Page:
The global willingness to replace fossil fuels with low-carbon options is increasing. To help the transition toward more sustainable energy sources, St1 started looking into how renewable power production can be transformed into “X,” where the “X” stands for multiple forms of energy, including hydrogen and e-fuels.
Water can be split into hydrogen and oxygen. This process—known as water splitting—has so far not been widely applied because of high electricity prices rendering it economically unfeasible.
Hydrogen can be stored and used as fuel, and oxygen is useful in, for example, industrial applications and burning processes. Taking this even further, you can combine hydrogen with carbon dioxide (CO2) using synthesis, and “voila”: You have endless opportunities to create chains of molecules representing different liquid or gaseous synthetic fuels called electric fuels or e-fuels.
However, this process is tremendously power demanding, and for the e-fuels to be truly sustainable the process, including the entire value chain, must run on renewable energy sources, such as wind power.
“We in St1 are working broadly with this in Finland, Sweden, and Norway. One of the projects, now in the prestudy phase, is carried out in cooperation with Horisont Energi in Norway, aims to develop a green ammonia plant in Northern Norway that, in turn, will be connected to the wind power ambitions stated for Finnmark,” says Riitta Silvennoinen, Head of energy transition business.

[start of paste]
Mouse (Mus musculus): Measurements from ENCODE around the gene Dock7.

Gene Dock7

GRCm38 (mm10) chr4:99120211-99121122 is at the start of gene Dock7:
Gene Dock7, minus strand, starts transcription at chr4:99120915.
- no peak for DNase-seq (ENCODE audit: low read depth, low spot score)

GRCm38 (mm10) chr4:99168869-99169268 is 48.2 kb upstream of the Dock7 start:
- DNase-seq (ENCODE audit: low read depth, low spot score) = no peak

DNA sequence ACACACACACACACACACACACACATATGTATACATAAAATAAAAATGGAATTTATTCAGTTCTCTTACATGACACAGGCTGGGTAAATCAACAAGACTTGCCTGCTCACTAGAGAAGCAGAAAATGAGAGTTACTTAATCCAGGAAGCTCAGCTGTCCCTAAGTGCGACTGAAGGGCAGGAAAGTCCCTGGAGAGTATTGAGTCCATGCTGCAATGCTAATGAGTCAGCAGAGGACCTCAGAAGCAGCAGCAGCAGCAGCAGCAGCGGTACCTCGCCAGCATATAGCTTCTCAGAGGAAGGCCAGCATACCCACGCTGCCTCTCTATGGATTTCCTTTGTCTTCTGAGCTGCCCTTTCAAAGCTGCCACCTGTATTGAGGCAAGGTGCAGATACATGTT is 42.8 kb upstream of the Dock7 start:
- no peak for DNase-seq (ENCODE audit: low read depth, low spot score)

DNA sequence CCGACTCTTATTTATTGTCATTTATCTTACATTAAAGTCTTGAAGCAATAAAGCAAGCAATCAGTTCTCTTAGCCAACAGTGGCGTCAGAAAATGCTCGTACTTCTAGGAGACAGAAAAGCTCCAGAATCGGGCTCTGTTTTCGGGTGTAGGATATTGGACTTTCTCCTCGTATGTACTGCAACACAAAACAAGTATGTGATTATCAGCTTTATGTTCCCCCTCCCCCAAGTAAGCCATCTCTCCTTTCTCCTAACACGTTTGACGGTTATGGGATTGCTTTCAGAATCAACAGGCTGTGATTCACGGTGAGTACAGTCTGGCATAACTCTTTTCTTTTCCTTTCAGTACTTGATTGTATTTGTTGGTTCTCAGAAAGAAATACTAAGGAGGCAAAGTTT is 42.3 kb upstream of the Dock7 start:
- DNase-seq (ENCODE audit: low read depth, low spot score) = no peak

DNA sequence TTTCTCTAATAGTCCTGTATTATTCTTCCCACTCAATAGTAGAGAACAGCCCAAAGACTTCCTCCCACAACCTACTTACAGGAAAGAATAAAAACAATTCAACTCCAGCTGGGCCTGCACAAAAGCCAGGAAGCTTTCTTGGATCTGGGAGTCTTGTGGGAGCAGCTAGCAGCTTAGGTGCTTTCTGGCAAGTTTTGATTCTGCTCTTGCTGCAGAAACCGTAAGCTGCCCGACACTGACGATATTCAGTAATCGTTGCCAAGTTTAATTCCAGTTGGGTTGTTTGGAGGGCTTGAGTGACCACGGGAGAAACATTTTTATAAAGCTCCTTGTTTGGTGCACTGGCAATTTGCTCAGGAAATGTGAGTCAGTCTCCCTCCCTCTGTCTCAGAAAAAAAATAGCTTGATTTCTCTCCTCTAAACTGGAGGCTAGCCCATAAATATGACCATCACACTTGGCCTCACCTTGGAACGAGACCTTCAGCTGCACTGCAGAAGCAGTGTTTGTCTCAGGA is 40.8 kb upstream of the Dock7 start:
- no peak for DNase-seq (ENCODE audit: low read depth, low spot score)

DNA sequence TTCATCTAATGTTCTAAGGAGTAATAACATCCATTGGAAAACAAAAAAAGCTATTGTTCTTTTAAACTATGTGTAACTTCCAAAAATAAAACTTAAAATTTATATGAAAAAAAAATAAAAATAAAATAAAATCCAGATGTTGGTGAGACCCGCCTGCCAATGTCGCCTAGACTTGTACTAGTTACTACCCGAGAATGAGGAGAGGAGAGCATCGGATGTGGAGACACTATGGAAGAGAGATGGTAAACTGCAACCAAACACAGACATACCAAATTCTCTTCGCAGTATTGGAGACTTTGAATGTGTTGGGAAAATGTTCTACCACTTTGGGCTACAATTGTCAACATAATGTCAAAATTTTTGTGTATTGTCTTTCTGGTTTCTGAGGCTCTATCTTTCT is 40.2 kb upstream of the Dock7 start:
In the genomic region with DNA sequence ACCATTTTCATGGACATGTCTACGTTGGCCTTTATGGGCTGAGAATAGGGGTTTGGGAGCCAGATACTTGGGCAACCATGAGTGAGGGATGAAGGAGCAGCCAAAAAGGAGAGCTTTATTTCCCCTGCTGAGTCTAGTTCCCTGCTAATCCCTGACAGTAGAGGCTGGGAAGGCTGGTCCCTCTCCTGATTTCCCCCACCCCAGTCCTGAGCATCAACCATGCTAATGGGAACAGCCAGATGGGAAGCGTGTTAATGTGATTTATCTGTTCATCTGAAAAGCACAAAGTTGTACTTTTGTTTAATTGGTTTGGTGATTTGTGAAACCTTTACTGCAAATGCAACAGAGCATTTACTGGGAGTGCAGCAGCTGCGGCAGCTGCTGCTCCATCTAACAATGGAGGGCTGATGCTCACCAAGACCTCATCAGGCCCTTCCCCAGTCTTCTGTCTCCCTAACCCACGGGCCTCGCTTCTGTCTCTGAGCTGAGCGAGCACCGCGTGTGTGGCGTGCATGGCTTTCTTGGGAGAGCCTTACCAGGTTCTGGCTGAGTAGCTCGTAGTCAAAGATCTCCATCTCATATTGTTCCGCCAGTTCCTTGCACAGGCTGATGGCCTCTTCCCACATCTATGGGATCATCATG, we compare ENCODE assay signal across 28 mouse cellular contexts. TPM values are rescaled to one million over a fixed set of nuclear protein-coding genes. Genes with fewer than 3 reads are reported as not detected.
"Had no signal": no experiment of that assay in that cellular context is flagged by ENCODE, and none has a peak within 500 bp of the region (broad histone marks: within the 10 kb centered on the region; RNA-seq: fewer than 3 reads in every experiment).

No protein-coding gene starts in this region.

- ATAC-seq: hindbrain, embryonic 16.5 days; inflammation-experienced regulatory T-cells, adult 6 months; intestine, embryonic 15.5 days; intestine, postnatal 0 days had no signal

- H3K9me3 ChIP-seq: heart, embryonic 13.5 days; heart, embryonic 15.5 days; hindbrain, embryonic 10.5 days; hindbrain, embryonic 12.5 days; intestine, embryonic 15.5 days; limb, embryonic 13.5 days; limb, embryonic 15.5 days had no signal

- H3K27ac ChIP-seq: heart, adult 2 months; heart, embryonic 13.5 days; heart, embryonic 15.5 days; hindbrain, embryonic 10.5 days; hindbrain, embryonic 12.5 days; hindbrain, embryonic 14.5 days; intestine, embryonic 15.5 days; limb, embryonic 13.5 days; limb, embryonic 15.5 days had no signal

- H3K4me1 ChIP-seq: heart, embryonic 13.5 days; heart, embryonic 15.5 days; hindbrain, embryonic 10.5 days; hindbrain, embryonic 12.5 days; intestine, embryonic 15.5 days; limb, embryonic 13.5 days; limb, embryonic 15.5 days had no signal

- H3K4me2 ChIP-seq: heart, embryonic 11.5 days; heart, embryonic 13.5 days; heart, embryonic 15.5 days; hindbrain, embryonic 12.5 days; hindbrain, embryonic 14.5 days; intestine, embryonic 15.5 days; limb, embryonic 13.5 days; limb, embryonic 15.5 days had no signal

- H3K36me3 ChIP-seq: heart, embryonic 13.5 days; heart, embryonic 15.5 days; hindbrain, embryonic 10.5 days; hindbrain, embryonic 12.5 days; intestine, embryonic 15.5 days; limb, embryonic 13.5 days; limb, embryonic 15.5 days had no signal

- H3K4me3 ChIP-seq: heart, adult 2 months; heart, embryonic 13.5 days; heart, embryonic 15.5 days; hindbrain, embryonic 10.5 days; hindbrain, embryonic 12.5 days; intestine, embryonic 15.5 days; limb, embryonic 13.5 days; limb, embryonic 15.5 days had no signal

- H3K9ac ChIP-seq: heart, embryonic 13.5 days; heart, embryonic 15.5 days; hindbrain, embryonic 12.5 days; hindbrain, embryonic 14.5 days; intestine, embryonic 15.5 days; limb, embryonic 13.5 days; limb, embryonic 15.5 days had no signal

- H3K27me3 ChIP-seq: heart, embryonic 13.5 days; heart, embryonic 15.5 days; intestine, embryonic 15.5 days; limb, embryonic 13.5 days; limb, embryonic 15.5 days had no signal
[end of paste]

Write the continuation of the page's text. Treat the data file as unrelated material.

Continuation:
In Finland, a prestudy in cooperation with LUT University is conducted to establish an industrial pilot for eMethanol (synthetic methanol). “In addition, we have been working with eMethane, which is the same as biogas but produced by synthesis. We are working to establish a network for biogas and to figure out how to utilize it,” Silvennoinen explains.
Meanwhile, in Sweden, much of the focus is on building a biorefinery, the St1 Future business team is also exploring the potentials of electric jet fuel (eKerosine).
Challenges and opportunities
Being a front runner has its challenges. “We don’t have many benchmarks to compare with. So our biggest challenge lies in optimizing the turning of wind power into synthetic fuel. Nobody has done this at an industrial scale before. To figure out, for example, what size of different equipment and storages to use is truly an unprecedented challenge,” Silvennoinen states.
Despite the challenges there are also great opportunities. “The Nordic countries, in which we operate, have a unique opportunity to develop synthetic fuels and the technology that they require. The potential to produce wind power is significant, and we can harvest carbon from the air or local industry. In addition to the domestic demand, there is a considerable potential for exports of synthetic fuels as we expect global demand will grow fast,” she concludes.
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